A “refugio” (mountain hut) is an establishments which provides meals and sleeping facilities. It is usually set in spectacular locations and accessible only on foot (some are also reachable by car). Dolomites’ mountain huts are renowned for being the most welcoming in the Alps; each refugio is different from all the others, and has its own charm: they can offer dormitory facilities but many of them are like a Bed and Breakfast with privates rooms and en-suite bathroom. and hot showers are always available Dining rooms are warm and cosy: you will be surprised how wooden interiors make amazing sunsets feel even warmer in their charm. To sleep in these you don’t need a sleeping bag, as you’ll find blankets or duvets, however a sleeping liner is mandatory. These can be bought in outdoor shops or even at the huts directly. Huts often offer hearty lunch-time and evening meals, besides some luxuries that can be surprising, like draught beer at 3,000 meters high.
What would you expect from a Dolomite “refugio”? Firstly you should know that the dolomite refugi are renewed to be the best in the Alps; secondly offers private rooms and en-suite bathroom, and fabulous hot meals are served in warm dining areas. Above all yes, they have draft beer!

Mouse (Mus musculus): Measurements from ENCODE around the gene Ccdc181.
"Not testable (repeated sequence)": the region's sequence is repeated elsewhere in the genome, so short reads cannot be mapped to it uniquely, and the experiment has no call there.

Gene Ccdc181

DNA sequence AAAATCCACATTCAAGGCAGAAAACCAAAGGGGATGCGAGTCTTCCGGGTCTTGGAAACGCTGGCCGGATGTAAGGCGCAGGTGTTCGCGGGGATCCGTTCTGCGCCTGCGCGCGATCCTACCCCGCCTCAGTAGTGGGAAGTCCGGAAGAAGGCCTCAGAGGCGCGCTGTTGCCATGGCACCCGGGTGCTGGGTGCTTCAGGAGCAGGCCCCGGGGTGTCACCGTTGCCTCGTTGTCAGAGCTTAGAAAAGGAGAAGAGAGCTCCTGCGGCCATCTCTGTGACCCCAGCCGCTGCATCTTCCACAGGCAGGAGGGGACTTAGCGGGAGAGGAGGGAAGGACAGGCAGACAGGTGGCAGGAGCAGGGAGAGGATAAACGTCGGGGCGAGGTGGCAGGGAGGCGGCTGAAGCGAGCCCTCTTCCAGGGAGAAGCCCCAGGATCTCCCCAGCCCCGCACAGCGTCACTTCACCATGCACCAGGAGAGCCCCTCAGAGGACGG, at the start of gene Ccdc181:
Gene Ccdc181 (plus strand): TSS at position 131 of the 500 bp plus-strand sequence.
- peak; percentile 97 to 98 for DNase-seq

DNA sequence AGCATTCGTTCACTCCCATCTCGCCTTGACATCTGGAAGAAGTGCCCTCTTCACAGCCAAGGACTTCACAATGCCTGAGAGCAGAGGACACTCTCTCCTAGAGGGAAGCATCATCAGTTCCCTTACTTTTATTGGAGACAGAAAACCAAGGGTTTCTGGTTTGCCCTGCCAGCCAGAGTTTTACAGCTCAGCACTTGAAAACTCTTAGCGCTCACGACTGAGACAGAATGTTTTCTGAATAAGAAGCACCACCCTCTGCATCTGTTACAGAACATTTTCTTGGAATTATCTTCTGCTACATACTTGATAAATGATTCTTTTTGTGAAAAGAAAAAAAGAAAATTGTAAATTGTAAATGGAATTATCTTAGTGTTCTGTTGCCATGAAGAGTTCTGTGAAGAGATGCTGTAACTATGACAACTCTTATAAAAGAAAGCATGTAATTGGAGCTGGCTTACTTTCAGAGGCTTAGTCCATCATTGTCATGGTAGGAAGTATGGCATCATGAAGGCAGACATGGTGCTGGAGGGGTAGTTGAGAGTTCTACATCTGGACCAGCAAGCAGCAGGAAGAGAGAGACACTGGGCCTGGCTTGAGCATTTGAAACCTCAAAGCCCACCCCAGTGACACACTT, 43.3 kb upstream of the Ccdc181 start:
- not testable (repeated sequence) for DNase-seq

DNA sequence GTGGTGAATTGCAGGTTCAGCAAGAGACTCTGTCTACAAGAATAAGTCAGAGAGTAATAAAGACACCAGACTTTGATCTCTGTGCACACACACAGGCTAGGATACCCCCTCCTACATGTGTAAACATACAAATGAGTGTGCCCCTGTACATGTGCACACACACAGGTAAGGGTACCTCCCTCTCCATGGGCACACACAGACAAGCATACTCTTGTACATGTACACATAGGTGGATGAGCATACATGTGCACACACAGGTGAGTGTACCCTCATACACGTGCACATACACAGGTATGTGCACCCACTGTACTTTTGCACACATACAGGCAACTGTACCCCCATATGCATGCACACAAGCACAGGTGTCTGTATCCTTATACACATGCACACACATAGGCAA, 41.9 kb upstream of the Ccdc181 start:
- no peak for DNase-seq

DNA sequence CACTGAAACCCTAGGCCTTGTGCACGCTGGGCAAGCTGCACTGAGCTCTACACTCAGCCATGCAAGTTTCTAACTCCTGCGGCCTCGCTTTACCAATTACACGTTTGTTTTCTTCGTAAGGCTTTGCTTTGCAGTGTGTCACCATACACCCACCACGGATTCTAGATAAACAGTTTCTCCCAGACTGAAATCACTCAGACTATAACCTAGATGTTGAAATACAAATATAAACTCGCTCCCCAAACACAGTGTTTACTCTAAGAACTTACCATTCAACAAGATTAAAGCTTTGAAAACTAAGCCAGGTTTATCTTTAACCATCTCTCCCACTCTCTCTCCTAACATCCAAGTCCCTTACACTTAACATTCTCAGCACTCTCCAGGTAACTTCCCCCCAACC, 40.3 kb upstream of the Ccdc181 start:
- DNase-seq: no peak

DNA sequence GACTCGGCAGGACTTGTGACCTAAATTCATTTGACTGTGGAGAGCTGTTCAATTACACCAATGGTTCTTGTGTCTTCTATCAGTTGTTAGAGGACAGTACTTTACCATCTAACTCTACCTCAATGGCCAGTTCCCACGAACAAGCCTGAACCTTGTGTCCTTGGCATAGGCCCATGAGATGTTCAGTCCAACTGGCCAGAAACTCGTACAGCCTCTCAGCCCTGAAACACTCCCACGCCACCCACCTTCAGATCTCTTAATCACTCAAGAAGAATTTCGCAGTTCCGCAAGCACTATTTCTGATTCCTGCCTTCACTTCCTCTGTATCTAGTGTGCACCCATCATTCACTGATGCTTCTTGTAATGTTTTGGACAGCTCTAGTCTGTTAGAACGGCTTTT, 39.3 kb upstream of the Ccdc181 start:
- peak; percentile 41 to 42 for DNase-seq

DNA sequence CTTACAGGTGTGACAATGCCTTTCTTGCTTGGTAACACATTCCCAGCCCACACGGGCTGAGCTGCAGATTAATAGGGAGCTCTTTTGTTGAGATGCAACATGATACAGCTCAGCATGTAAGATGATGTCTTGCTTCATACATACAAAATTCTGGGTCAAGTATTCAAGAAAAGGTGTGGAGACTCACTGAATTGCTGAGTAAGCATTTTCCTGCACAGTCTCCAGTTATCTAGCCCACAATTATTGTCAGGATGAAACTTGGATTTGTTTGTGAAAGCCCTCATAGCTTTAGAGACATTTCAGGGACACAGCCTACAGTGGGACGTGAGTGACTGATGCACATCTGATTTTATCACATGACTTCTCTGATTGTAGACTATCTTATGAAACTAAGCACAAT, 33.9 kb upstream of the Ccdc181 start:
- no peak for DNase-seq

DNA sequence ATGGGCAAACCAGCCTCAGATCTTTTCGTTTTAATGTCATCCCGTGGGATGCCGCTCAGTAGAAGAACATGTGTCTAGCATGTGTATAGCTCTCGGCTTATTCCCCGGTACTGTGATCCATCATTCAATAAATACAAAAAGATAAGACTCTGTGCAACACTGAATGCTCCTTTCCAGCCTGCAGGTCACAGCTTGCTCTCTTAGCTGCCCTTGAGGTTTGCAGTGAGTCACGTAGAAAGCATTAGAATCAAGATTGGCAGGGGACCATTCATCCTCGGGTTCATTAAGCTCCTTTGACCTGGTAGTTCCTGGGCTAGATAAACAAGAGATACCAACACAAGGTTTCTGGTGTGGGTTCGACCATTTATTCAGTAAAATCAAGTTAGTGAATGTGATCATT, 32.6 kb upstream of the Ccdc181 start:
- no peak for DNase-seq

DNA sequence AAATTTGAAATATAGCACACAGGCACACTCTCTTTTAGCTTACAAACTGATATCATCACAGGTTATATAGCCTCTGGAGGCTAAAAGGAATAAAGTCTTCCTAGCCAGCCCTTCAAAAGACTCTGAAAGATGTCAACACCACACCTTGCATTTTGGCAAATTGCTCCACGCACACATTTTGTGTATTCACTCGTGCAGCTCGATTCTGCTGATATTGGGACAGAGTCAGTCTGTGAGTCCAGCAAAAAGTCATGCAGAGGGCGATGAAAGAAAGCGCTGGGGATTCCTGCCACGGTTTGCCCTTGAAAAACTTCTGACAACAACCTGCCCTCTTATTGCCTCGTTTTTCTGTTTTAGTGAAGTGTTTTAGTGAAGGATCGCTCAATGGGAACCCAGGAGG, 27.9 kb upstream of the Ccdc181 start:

In the winter season several “refugios” are open.
In the winter there are several huts on the slopes which are equipped with accommodation: they offer the opportunity to realize the Dolomite master piece called “skisafari”, which means to spend the ski holiday moving on the slopes from one hut to another, all over the Dolomites. Moreover several hut, set away from the ski-slopes, are open in the winter. The existence of a warm and nice accommodation along the ski touring itineraries, makes a Dolomite traverse an experience strongly recommended.
The closest airports from which to reach the Dolomites are listed below in descending order of convenience: